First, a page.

Wednesday, September 02, 2009
Wislawa Szymborska is 80 years old, a Polish poet, essayist and translator. She was awarded the 1996 Nobel Prize in Literature. In Poland, her books reach sales rivaling prominent prose authors, although she once remarked in a poem entitled "Some Like Poetry" that no more than two out of a thousand people care for the art.
I have shared her poetry before. I love how she so beautifully and sensitively captures questions and reflections of the human spirit.
Her metaphors and symbolism attract me and help me to lift this journey to health and wholeness to a new level. She is a woman to model and emulate and I honor her.
Enjoy this utterly amazing piece with me:
AMONG THE MULTITUDES
I am who I am.
A coincidence no less unthinkable
than any other.
I could have different
ancestors, after all.
I could have fluttered
from another nest
or crawled bescaled
from another tree.
holds a fair
supply of costumes:
Spider, seagull, field mouse.
each fits perfectly right off
and is dutifully worn
I didn't get a choice either,
but I can't complain.
I could have been someone
much less separate.
someone from an anthill, shoal, or buzzing swarm,
an inch of landscape ruffled by the wind.
Someone much less fortunate,
bred for my fur
or Christmas dinner,
something swimming under a square of glass.
A tree rooted to the ground
as the fire draws near.
A grass blade trampled by a stampede
of incomprehensible events.
A shady type whose darkness
What if I'd prompted only fear,
If I'd been born
in the wrong tribe
with all roads closed before me?
Fate has been kind
to me thus far.
I might never have been given
the memory of happy moments
My yen for comparison
might have been taken away.
I might have been myself minus amazement,
someone completely different.
-- Wislawa Szymborska
(Poems New and Collected 1957-1997, trans. by Stanislaw Baranczak and Clare Cavanagh)
Tuesday, September 01, 2009
Ahhhh...I REALLY needed this this early morning....
In the midst of some activity, even the activity of reading this now, it is completely possible to allow your mind to open fully, and in that opening to discover the peace and fulfillment of your own spacious awareness.
No place to go, no thing to get, no goal to be realized; no body to change no perfection to be attained. Simply, in this very moment, you can recognize what is always here. Here underneath all the lists and underneath all the victories and defeats.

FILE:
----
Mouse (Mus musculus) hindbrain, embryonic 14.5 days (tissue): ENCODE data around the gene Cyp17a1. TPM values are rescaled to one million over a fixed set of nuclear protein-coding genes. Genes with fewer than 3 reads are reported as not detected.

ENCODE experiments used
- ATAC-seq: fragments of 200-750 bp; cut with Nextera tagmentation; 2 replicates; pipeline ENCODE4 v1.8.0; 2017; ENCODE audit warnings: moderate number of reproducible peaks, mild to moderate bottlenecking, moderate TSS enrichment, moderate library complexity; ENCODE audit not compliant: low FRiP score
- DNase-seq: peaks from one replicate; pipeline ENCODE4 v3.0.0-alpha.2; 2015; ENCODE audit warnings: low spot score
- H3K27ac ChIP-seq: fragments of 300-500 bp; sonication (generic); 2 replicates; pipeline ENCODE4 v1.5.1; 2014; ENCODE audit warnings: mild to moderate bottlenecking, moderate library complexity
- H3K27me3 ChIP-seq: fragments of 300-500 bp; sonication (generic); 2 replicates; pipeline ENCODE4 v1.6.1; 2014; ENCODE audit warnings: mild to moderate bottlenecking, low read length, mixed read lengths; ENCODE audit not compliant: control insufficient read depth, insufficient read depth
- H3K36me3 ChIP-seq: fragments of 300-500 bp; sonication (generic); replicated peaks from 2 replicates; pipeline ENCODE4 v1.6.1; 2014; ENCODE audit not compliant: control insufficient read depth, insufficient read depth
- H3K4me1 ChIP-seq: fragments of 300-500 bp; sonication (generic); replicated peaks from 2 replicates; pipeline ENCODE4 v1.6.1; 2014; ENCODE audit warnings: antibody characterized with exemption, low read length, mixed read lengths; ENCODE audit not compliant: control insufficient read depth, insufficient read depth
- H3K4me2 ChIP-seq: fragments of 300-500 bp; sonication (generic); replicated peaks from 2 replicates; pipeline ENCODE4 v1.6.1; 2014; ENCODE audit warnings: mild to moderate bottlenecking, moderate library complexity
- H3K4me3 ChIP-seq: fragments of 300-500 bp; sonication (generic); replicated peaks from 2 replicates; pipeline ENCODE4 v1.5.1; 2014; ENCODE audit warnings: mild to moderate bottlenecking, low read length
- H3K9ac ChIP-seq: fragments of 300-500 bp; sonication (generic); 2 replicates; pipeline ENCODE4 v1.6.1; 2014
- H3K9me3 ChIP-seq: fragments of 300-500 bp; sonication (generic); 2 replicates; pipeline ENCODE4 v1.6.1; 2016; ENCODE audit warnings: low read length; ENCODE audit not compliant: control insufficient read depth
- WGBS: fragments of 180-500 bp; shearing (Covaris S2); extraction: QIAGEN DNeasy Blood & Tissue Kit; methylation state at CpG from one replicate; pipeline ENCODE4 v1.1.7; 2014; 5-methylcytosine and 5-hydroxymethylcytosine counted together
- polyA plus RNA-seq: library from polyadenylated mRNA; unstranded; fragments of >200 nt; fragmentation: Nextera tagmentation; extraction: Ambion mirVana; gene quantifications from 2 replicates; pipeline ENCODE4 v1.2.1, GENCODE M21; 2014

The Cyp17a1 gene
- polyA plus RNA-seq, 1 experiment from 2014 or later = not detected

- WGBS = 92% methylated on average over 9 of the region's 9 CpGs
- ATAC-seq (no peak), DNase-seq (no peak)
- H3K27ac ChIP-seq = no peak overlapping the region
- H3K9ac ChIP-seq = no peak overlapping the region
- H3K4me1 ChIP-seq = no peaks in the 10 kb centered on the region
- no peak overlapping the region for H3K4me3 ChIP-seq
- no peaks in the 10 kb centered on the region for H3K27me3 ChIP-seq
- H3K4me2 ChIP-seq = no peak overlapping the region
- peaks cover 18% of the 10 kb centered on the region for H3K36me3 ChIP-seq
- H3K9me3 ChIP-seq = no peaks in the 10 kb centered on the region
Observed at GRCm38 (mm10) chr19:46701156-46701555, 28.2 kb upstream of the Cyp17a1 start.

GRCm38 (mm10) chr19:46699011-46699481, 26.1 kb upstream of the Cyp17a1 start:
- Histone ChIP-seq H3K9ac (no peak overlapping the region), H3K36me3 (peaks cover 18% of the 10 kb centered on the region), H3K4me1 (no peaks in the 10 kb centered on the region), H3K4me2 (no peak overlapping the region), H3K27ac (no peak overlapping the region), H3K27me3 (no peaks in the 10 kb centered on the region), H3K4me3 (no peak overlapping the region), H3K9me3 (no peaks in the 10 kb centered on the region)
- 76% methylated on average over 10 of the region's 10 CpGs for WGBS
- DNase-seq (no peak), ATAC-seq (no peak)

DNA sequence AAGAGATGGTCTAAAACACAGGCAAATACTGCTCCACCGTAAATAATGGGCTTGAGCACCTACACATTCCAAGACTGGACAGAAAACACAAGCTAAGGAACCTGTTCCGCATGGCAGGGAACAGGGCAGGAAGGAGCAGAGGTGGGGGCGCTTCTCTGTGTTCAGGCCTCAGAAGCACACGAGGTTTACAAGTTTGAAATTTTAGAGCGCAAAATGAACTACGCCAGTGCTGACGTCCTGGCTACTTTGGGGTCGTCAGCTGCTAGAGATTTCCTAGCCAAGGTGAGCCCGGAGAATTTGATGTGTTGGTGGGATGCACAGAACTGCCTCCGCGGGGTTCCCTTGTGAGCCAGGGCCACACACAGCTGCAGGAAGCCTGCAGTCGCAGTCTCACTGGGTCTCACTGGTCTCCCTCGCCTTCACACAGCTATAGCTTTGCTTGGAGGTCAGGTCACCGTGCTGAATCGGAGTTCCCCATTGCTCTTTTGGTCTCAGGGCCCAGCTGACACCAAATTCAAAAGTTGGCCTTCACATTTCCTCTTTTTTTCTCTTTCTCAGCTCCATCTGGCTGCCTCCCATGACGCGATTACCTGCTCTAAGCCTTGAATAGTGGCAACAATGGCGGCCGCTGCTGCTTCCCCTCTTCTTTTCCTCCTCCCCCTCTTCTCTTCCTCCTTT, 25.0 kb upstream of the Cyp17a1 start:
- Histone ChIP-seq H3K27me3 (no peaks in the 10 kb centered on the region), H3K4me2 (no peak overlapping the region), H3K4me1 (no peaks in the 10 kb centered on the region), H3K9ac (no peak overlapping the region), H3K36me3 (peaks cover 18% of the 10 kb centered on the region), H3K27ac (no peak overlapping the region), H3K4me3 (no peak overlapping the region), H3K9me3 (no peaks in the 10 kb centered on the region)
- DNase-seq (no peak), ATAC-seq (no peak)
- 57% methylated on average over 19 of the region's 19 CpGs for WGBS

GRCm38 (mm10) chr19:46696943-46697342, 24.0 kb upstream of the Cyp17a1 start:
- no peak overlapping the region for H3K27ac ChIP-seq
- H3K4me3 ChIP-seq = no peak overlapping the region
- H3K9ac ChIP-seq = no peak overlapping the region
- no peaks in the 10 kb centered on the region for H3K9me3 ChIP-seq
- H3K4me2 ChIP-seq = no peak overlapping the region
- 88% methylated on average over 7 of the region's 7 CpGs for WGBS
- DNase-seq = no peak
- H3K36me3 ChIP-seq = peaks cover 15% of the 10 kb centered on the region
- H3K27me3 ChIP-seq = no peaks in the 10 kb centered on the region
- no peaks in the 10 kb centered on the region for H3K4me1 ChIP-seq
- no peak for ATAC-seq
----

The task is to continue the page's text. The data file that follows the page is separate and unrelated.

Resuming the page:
In meeting yourself, free of all should's and must's and will's, for even a moment, you realize that even if nothing gets fixed or done, simple natural fulfillment is already here.
Of course there is much in our world, our bodies, and our minds that could use fixing. And part of the human evolutionary thrust is to use our mental capacities to discover what is wrong -- outside and inside -- and then to begin the work of correction by removal or augmentation. What a truly awesome power of mind. It is a hallmark of the capacity of the human brain.
The problem arises when this evolving, mistake-searching aspect of mind rules the life form called by your name. And this problem is huge in our culture.
How much of your attention is focused on what is wrong with yourself or others?
When we see how much is wrong or harmful in our thinking and our and others' actions, we can be overwhelmed by the tasks revealed. This overwhelm can result in giving up and reverting to cynicism or in strengthening our resolve to work even harder. To think and do more.
I am actually suggesting that before the overwhelm, or even in the midst of overwhelm, it is possible to stop, if only for a moment, and return to silence. In that moment, there is the recognition that to be internally free and at peace, nothing needs to be done.
Even a moment of true silence allows for true choice, for authentic, appropriate action or non-action to follow.
Some spiritual traditions refer to this silence as no mind. But for me that term is too close to mindless as in ignorant or stupid. I prefer the term open mind. The open mind is spacious and aware. It finds nourishment in itself, intelligent and aware without the need to follow thought.